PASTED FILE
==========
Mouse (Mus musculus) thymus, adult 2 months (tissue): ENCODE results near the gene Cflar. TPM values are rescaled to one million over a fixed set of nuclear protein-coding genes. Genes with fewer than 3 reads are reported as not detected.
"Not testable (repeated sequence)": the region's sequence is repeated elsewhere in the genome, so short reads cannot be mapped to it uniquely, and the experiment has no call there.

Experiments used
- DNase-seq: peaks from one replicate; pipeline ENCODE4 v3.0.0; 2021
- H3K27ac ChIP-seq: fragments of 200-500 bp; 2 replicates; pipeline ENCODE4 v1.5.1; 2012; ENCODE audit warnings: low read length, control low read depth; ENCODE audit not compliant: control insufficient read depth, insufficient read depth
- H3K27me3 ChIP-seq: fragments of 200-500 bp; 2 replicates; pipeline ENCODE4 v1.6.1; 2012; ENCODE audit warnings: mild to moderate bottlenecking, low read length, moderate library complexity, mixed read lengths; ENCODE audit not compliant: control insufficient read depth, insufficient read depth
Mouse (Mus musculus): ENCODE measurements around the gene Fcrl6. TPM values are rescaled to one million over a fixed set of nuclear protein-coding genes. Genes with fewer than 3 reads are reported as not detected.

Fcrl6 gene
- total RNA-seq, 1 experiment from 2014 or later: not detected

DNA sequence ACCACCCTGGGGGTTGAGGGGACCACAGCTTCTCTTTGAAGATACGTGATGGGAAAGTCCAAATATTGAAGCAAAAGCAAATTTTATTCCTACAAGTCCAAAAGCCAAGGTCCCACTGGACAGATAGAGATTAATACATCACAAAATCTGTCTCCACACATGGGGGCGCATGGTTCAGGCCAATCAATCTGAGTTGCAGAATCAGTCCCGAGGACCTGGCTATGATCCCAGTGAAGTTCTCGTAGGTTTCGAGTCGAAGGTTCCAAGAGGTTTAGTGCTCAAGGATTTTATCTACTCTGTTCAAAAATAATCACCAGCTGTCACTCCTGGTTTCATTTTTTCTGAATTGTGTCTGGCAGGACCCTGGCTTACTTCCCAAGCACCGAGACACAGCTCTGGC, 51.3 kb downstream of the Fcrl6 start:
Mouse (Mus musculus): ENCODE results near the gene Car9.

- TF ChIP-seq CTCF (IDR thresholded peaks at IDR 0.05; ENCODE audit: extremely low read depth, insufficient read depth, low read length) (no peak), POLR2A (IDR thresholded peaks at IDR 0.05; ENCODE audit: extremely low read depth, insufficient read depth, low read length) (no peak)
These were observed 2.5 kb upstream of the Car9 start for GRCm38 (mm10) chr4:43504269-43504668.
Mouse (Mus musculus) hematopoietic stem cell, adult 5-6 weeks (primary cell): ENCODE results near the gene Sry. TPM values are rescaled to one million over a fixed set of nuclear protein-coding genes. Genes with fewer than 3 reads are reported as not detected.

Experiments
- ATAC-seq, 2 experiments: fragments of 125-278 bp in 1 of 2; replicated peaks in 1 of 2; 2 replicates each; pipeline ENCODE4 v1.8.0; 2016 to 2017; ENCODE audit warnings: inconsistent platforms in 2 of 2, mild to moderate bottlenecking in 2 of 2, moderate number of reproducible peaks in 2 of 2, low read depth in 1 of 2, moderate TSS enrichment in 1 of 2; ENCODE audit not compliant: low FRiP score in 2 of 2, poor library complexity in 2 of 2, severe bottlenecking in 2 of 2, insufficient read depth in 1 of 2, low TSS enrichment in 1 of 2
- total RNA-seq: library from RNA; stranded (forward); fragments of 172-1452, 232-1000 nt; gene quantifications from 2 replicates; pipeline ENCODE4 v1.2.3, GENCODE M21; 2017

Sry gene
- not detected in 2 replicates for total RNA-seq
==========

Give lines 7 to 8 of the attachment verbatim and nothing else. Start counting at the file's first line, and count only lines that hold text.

Mouse (Mus musculus): ENCODE measurements around the gene Fcrl6. TPM values are rescaled to one million over a fixed set of nuclear protein-coding genes. Genes with fewer than 3 reads are reported as not detected.

Fcrl6 gene